Silicon Valley Bank also did not have to calculate or report the Net Stable Funding Ratio (NSFR). Knowing a bank’s NSFR is important because this tells us what a bank is doing about relying on stable sources of funding. If Silicon Valley Bank had been required to calculate and disclose NSFR, market participants would have had more detail about all of its sources of funding such as size, type and concentration of deposits. The NSFR makes banks look 12 months ahead to see what assets there are to cover all liabilities.
Another important enhanced prudential standard requirement that Trump’s EGRRCPA gutted is the Comprehensive Liquidity Assessment Review (CLAR). The purpose of CLAR is for banks to conduct serious stress tests of their liquidity. Banks focus on how resilient they are both under normal and stressed conditions. While banks do not have to disclose the results to the public, the information is closely analyzed by Federal Reserve analysts to determine a bank’s liquidity.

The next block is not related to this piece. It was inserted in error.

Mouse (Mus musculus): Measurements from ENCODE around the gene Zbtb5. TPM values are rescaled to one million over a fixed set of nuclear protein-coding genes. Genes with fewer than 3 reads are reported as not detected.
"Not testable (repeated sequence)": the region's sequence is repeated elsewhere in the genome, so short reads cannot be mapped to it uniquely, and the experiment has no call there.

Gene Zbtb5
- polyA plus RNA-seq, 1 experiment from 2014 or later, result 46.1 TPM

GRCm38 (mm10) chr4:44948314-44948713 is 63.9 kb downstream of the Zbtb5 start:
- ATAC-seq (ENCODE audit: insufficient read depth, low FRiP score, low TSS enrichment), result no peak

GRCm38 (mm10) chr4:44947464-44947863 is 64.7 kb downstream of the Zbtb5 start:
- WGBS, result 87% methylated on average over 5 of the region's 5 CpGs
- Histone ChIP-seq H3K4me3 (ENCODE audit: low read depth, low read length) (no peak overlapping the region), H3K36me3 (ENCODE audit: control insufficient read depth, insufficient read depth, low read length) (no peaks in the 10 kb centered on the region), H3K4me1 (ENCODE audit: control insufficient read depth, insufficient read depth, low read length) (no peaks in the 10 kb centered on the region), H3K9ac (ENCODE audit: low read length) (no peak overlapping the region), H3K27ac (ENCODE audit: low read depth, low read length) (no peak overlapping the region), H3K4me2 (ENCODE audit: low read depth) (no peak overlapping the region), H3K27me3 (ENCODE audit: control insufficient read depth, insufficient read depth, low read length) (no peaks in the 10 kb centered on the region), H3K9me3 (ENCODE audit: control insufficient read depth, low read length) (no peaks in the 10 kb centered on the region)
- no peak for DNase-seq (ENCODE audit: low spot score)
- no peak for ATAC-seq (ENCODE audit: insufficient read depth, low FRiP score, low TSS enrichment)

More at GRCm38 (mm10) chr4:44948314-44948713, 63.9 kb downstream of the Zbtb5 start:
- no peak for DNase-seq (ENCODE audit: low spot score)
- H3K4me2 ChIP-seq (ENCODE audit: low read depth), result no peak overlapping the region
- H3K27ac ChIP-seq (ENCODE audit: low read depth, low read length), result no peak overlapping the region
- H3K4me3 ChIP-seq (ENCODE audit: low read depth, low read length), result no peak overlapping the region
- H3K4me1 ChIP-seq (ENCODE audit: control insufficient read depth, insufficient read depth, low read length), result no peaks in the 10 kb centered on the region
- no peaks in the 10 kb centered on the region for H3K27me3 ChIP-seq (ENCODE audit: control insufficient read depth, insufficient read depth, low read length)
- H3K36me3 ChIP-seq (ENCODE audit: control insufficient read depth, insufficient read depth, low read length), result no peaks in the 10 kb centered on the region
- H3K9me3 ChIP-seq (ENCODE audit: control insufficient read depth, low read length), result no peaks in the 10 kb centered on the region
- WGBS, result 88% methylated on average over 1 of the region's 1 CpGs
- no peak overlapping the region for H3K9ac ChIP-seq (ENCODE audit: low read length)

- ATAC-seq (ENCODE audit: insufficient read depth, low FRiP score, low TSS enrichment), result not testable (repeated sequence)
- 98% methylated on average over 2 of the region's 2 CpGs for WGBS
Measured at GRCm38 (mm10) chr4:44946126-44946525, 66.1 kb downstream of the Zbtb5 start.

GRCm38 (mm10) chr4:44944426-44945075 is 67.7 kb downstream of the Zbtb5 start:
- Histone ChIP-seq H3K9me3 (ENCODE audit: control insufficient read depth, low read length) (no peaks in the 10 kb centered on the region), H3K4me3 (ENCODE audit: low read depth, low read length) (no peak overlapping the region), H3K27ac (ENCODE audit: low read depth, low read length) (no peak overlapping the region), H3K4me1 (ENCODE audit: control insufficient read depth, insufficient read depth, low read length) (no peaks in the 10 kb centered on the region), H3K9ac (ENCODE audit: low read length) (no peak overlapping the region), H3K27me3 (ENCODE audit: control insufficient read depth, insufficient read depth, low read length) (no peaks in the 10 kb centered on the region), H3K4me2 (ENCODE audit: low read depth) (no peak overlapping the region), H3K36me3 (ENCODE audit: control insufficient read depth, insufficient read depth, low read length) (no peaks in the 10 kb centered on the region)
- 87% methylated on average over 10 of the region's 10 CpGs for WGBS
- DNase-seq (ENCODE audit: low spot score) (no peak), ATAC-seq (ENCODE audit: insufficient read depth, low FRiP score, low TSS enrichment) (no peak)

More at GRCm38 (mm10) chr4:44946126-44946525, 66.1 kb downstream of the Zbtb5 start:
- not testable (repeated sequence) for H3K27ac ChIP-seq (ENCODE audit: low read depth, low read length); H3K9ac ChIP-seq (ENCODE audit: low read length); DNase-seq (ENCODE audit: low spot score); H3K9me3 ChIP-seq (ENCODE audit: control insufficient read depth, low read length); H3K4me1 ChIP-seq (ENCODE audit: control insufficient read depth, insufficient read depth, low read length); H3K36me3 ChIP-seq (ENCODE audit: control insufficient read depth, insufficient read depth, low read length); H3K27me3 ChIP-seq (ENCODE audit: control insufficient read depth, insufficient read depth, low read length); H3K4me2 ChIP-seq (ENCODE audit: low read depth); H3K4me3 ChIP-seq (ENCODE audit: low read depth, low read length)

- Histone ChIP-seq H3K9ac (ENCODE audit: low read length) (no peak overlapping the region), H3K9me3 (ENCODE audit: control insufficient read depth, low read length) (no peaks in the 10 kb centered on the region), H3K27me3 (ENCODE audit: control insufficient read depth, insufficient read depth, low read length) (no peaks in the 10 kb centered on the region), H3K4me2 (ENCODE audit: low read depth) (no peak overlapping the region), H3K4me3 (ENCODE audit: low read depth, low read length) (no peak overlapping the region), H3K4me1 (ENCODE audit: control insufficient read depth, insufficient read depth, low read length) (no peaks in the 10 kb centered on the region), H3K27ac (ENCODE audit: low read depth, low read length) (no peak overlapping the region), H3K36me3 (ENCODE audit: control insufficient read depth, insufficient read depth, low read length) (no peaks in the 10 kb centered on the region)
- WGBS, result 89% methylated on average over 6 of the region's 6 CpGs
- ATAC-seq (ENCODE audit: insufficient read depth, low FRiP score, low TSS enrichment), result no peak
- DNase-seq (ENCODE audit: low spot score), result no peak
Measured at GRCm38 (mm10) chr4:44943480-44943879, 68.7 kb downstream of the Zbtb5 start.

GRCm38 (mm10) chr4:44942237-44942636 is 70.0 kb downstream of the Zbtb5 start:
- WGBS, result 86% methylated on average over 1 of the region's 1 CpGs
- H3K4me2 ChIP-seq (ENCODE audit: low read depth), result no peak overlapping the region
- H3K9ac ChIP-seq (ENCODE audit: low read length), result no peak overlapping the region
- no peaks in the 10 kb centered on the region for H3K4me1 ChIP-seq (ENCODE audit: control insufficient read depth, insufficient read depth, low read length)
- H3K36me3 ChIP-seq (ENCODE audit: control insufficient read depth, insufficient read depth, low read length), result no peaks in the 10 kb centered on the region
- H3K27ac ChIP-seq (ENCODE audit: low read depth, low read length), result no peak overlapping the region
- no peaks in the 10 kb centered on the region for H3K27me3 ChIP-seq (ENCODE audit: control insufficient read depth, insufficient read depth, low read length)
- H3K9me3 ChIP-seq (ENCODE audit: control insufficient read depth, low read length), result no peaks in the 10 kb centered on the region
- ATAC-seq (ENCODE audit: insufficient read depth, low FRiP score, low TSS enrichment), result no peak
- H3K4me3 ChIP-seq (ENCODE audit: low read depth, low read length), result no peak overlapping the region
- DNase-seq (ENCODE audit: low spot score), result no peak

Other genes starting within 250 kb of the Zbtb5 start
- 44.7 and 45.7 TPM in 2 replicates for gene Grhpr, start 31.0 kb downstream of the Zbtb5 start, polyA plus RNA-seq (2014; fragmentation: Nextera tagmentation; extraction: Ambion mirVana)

It saddens me greatly that people ignore history. Every couple of years lenders and traders tell me that ‘this time, it will be different.’ The style of the movie may be different, but the ending is always the same. Every time bank regulations are eliminated or made lighter, banks proceed to take on more risks, reduce risk identification and measurements. They then implode. Pundits jump to point fingers, especially at bank regulators, who had been asked to do their job with one hand tied behind their back. And far worse yet, the ordinary, unsuspecting citizen who does not even work at a bank will lose her job. I sure hope that the Republicans and Democrats who gleefully sided with Trump in gutting prudent regulations will now pay the groceries and housing costs of all those people who will lose their jobs due to SVB’s mismanagement and greed.